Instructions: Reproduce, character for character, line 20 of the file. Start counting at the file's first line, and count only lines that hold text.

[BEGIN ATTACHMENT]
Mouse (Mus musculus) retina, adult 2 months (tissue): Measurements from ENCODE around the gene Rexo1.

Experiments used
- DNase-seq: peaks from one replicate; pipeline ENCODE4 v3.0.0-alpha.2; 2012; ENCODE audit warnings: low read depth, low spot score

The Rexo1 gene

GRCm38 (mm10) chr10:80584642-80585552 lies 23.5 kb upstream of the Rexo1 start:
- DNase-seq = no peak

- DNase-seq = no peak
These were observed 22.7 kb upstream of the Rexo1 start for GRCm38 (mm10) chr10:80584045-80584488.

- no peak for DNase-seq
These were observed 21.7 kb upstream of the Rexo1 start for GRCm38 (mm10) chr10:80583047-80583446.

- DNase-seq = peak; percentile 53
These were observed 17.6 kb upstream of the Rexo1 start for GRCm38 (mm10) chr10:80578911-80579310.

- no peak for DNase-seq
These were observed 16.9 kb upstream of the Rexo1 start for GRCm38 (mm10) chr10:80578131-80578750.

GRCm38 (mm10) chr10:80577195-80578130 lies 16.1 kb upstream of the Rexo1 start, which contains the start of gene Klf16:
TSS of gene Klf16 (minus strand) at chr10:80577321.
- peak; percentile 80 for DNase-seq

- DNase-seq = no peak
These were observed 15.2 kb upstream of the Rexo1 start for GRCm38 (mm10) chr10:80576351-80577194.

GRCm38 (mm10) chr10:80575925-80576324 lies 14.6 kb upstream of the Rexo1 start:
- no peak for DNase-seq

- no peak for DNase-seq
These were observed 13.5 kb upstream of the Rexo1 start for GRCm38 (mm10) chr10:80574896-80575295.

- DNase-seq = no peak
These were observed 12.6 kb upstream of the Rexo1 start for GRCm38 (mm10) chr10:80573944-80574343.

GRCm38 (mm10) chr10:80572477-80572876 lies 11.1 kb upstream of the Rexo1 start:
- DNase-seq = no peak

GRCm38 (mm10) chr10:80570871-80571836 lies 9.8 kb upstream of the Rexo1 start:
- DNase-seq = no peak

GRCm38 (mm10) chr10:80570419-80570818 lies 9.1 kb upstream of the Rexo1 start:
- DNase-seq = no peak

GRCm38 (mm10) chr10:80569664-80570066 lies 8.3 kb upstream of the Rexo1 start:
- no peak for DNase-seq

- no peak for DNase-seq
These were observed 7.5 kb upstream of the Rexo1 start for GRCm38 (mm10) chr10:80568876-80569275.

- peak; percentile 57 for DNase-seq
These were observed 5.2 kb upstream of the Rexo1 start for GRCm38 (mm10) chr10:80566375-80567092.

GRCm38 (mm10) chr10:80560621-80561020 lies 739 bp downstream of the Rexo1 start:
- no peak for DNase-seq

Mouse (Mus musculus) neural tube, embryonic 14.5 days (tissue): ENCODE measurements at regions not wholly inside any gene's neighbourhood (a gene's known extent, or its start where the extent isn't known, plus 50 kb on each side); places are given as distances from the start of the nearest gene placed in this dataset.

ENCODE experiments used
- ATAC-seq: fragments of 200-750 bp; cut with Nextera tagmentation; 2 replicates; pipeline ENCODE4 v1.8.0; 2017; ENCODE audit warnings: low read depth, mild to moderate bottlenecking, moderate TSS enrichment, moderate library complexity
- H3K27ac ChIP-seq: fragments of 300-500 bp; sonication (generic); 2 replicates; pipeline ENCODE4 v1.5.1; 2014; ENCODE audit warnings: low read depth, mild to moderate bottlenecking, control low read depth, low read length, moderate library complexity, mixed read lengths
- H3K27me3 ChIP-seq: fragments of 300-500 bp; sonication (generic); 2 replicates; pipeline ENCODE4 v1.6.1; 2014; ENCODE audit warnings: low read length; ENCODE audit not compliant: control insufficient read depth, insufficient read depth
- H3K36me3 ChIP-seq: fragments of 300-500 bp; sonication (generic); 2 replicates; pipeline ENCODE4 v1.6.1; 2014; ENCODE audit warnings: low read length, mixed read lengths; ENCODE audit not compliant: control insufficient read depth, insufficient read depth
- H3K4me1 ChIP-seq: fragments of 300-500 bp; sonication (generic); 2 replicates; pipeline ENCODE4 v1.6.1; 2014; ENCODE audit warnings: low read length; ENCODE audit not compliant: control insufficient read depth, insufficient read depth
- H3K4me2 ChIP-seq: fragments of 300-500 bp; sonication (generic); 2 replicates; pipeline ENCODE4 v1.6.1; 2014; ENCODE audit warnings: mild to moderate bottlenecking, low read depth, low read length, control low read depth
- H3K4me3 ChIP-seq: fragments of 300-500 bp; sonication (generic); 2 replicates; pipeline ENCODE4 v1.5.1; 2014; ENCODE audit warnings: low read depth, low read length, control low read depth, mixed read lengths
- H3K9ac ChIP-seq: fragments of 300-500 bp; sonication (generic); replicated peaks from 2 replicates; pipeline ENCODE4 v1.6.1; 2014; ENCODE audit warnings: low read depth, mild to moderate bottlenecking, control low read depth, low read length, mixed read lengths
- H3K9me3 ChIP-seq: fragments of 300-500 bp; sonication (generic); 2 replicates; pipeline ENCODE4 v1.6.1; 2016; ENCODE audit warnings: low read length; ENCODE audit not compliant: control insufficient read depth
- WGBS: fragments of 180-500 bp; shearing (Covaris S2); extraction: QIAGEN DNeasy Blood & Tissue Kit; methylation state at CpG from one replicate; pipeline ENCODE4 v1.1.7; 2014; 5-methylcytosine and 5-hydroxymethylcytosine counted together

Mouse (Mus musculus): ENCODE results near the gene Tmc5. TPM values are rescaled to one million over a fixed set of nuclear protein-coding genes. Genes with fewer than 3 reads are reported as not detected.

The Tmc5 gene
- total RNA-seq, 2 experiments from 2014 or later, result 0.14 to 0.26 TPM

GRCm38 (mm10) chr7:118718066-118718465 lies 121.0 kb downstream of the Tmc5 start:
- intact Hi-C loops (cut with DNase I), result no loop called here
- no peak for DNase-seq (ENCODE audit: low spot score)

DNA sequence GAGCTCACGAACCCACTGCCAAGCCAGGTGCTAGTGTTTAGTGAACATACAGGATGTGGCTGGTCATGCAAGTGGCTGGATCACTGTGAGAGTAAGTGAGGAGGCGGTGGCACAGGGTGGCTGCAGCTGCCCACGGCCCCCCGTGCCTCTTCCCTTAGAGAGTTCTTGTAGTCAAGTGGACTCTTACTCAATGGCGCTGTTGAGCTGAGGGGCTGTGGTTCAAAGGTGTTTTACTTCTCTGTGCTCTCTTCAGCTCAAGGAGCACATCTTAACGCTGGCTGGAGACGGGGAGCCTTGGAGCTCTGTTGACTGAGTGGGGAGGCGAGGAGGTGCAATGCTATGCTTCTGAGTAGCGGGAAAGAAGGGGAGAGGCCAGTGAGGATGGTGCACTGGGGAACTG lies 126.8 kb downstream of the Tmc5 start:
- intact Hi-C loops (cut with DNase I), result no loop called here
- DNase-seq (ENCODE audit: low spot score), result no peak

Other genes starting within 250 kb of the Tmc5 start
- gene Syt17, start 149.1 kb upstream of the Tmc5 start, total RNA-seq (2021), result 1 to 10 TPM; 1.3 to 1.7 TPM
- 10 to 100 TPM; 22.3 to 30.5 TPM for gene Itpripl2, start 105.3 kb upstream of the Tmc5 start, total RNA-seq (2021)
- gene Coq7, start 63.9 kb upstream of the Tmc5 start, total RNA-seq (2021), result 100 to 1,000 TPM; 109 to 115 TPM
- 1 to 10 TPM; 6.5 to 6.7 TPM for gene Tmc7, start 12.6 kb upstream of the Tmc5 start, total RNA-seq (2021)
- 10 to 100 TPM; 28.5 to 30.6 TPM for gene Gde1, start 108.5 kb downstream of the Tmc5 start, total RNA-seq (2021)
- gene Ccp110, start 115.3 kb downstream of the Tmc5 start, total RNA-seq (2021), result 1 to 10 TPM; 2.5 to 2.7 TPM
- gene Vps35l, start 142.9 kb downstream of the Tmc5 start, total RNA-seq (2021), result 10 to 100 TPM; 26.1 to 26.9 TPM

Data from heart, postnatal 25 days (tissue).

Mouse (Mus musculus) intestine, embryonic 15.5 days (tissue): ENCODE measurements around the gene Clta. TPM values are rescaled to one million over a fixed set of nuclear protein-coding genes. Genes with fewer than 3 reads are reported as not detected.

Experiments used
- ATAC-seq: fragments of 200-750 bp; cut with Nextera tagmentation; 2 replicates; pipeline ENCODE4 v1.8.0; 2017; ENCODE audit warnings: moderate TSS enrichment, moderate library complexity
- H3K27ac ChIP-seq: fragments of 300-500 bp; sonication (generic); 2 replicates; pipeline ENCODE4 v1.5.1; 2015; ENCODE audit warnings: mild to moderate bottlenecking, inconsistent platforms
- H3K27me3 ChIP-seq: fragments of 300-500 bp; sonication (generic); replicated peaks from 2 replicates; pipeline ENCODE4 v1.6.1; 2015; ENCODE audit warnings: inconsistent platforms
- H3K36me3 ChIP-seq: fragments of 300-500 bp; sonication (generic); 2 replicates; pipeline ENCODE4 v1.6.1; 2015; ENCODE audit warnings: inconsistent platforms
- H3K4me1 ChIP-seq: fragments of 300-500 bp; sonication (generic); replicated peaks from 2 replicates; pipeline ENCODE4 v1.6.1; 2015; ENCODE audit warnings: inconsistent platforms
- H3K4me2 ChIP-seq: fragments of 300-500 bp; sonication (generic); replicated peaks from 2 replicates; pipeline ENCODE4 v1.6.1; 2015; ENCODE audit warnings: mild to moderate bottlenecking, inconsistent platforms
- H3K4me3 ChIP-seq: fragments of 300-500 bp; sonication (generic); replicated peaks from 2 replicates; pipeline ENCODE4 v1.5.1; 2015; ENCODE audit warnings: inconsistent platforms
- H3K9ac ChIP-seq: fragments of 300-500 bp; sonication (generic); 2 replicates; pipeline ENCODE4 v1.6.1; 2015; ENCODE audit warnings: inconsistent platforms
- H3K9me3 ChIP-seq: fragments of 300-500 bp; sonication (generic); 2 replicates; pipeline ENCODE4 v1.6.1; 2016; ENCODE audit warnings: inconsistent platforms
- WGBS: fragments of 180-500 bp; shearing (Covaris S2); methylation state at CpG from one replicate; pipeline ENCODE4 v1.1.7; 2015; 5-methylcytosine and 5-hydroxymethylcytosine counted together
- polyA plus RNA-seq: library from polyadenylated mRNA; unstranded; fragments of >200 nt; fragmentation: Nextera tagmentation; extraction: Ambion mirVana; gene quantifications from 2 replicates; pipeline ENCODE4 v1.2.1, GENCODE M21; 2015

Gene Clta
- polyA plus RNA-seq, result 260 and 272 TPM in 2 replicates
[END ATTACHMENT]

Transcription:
GRCm38 (mm10) chr10:80575925-80576324 lies 14.6 kb upstream of the Rexo1 start: